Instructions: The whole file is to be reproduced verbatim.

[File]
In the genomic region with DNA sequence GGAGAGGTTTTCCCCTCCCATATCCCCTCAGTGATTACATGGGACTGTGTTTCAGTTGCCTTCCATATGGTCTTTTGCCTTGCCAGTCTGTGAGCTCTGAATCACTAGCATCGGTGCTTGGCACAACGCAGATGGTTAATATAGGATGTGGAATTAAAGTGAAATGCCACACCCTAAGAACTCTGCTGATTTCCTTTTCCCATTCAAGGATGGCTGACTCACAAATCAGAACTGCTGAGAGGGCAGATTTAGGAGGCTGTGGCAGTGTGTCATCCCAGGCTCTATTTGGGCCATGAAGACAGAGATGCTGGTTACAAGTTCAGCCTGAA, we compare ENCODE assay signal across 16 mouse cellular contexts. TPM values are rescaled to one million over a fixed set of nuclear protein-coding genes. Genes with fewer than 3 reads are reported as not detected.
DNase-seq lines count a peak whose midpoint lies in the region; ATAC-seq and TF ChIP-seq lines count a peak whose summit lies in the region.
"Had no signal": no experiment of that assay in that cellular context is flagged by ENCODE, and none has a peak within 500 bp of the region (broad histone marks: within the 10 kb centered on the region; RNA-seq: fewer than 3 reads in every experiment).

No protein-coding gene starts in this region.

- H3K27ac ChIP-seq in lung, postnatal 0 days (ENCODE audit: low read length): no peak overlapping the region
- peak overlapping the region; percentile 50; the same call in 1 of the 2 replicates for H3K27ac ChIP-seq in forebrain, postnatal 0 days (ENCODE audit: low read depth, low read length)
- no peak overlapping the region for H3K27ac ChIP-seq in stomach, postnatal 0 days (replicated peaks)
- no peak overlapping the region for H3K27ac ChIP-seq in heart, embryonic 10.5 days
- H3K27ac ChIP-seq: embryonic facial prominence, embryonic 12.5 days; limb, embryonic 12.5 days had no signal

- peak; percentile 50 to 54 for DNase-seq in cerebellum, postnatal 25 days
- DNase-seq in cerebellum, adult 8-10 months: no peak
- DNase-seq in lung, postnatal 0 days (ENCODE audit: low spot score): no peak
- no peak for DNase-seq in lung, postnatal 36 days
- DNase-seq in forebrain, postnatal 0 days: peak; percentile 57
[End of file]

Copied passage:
In the genomic region with DNA sequence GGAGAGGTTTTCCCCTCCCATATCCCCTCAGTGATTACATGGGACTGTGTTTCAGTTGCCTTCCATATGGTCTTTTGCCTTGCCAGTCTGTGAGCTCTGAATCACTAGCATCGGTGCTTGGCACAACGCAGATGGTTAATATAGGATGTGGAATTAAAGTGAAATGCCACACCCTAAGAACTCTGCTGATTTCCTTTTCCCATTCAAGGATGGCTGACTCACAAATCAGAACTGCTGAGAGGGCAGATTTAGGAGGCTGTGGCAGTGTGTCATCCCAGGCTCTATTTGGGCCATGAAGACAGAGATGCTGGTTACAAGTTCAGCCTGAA, we compare ENCODE assay signal across 16 mouse cellular contexts. TPM values are rescaled to one million over a fixed set of nuclear protein-coding genes. Genes with fewer than 3 reads are reported as not detected.
DNase-seq lines count a peak whose midpoint lies in the region; ATAC-seq and TF ChIP-seq lines count a peak whose summit lies in the region.
"Had no signal": no experiment of that assay in that cellular context is flagged by ENCODE, and none has a peak within 500 bp of the region (broad histone marks: within the 10 kb centered on the region; RNA-seq: fewer than 3 reads in every experiment).

No protein-coding gene starts in this region.

- H3K27ac ChIP-seq in lung, postnatal 0 days (ENCODE audit: low read length): no peak overlapping the region
- peak overlapping the region; percentile 50; the same call in 1 of the 2 replicates for H3K27ac ChIP-seq in forebrain, postnatal 0 days (ENCODE audit: low read depth, low read length)
- no peak overlapping the region for H3K27ac ChIP-seq in stomach, postnatal 0 days (replicated peaks)
- no peak overlapping the region for H3K27ac ChIP-seq in heart, embryonic 10.5 days
- H3K27ac ChIP-seq: embryonic facial prominence, embryonic 12.5 days; limb, embryonic 12.5 days had no signal

- peak; percentile 50 to 54 for DNase-seq in cerebellum, postnatal 25 days
- DNase-seq in cerebellum, adult 8-10 months: no peak
- DNase-seq in lung, postnatal 0 days (ENCODE audit: low spot score): no peak
- no peak for DNase-seq in lung, postnatal 36 days
- DNase-seq in forebrain, postnatal 0 days: peak; percentile 57